She is proud of putting herself through uni, but it was a difficult time and the scars linger. “I spend an unconscionable amount of money on food, then I look at a pair of shoes for $50 and think, ‘Oh, I don’t think so, that’s too much. I’ll buy the $2 thongs over there.'”
NIDA underpinned her passion for technique. She still recalls a voice teacher who advised that the emotions are held in the open-mouthed vowels of words. “So if there is a line you’re meant to cry on,” says Snook, “a good way to approach it is to say all the vowels in a sentence, removing all the consonants, then putting them back in.”
Her NIDA buddy, actor Josh McConville, says Snook‘s daring choice of roles sets her apart. “Bold, risky characters require absolute technique and precision,” he says. “This is the most exciting thing about her.”
“If there is a line where you’re meant to cry, a good way to approach it is to say all the vowels in a sentence, removing all the consonants, then putting them back in.”
All morning, Snook has been sliding into a series of stunning dresses for our photo shoot. Luminously beautiful, the embodiment of a Hollywood star, she wears each one like a second skin. For our interview, she changes back into a tangerine T-shirt and comfy draped pants, and munches a salmon sandwich. There’s nothing of the diva about her; only a slight sense that she would rather be elsewhere – honing her craft, not talking about it.
I meet her fresh from watching her latest film, the children’s comedy Oddball – a feel-good true story about a colony of little penguins saved from a fox attack by a farmer’s dog. She is utterly arresting on screen, even as a park ranger in khaki dungarees and steel-capped boots. I’m curious: why this role, in between so many more notable productions? Snook points to advice from her friend and fellow actor Mykelti Williamson, with whom she worked on the pilot for Clementine. “He said, ‘Don’t break the flow,'” she says. “Which I take to mean, ‘Don’t get in the way of yourself, don’t over-think things.’ I did it because it was there.”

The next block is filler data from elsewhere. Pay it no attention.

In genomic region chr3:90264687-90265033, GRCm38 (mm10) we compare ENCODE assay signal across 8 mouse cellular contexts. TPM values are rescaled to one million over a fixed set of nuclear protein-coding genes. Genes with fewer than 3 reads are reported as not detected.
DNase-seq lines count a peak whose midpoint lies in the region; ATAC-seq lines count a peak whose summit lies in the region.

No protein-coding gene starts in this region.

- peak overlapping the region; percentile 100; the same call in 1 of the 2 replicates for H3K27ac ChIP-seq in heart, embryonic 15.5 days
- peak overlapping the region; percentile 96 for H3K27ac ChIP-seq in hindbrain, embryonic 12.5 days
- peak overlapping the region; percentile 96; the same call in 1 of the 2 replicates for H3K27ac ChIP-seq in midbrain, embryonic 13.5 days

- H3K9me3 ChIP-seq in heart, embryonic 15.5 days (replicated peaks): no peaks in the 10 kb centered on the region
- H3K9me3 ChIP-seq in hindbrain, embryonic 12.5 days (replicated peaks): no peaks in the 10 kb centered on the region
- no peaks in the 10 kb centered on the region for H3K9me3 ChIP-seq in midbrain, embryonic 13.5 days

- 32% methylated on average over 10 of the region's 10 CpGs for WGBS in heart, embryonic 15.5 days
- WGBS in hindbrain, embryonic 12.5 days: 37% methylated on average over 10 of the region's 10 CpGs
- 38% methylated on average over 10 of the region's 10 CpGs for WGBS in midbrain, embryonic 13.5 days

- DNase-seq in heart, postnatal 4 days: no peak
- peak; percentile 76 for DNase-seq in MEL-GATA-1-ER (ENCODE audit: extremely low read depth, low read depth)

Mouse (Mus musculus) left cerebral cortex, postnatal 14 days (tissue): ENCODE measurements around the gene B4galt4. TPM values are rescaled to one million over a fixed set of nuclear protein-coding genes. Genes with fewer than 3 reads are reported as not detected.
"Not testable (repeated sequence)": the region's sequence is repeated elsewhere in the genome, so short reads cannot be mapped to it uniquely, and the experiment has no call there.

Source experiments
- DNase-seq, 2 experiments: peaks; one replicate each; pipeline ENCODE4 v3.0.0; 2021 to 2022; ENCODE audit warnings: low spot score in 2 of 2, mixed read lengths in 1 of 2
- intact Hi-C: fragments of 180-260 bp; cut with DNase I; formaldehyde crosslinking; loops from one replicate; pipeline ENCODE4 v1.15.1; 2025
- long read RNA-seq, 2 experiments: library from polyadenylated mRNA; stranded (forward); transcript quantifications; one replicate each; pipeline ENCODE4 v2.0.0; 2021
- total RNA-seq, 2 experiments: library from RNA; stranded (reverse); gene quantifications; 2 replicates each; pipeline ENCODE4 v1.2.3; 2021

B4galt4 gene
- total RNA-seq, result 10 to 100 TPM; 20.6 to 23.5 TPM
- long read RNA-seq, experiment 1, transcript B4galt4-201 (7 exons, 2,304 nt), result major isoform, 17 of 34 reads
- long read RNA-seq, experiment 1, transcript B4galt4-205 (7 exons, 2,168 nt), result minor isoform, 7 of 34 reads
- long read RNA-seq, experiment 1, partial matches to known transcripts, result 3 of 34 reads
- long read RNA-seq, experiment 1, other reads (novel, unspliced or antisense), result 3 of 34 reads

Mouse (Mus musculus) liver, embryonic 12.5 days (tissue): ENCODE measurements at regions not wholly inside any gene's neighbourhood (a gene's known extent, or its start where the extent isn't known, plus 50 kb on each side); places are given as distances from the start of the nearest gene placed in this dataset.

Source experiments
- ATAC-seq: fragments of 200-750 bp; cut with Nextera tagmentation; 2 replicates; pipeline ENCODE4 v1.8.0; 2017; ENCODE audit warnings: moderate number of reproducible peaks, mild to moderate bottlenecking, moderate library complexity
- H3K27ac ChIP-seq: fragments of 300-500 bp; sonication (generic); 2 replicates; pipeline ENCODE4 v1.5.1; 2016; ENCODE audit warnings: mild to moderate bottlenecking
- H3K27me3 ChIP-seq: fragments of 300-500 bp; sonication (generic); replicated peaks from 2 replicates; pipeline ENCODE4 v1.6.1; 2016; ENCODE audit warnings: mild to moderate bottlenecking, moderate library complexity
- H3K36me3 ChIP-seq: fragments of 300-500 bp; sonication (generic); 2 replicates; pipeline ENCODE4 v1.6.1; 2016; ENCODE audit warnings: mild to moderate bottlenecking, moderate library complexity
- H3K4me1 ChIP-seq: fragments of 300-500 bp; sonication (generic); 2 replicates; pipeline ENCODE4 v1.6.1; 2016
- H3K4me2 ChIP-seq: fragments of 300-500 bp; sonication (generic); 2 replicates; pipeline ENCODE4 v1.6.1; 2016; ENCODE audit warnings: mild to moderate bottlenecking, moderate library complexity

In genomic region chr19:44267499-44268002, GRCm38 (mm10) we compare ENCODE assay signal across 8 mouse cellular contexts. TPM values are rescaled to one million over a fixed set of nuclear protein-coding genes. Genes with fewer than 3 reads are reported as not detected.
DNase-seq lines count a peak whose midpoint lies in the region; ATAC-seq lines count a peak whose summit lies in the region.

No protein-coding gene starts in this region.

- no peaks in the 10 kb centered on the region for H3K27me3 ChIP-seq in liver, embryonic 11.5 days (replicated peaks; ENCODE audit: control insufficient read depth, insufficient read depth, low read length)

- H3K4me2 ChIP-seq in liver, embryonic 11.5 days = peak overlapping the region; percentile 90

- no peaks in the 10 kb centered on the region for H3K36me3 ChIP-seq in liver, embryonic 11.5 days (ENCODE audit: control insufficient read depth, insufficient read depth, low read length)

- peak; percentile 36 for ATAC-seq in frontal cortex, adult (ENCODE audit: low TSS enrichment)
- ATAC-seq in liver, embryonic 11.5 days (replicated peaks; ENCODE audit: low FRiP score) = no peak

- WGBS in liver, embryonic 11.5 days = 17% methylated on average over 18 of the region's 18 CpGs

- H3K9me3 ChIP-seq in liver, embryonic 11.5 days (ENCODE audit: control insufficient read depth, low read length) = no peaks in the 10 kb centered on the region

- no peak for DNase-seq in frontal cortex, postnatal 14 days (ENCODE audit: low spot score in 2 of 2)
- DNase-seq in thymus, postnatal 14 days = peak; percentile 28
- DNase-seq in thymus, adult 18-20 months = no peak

Her dream run in cinema has been bookended by two ABC miniseries. In the adaptation of Kate Grenville’s novel, The Secret River, she played convict woman Sal Thornhill; still to come is The Beautiful Lie, based on Tolstoy’s Anna Karenina and set in Melbourne. Friends and family keep her down to earth, as does her partner of five years, Angus McDonald. The couple live together in Melbourne, where McDonald is a university research manager and musician.
“He’s been a solid anchor and a reminder of what is reality and what is important in life,” Snook says. Only a year ago, Snook told an interviewer she worried about being recognised on the street. “That [fame] kind of terrifies me,” she said at the time. “Particularly if the idea is to be an actor and tell stories about real life, or even imagined life… If you can’t interact with people, then where do you begin?”
Today she is relaxed, circumspect; she continues to catch public transport, her relationships are intact. And her attitude to fame seems to be changing. “You can’t do what I do and hope people enjoy it – and if they do, say, ‘go away,'” she shrugs. “It’s something that’s par for the course.”
“I spend an unconscionable amount of money on food, then I look at a pair of shoes for $50 and think, ‘Oh, I don’t think so, that’s too much’.”
It’s as if somehow Snook needs to atone for her success, put her fame in a box until she’s ready to open it. “I do feel I skipped a few steps,” she says earnestly. “A number of my extremely talented colleagues from drama school have been given slightly different opportunities. It’s not that they won’t get their bigger moments of luck, but I feel like I’ve not quite done my time yet.”
Then the photographer picks up his camera and Snook is back on set, smiling; leaving only the thinnest wisp of her ethereal presence behind her.
This story originally appeared in The Sun-Herald’s Sunday Life magazine on 20 September, 2015.
Photo: Hugh Stewart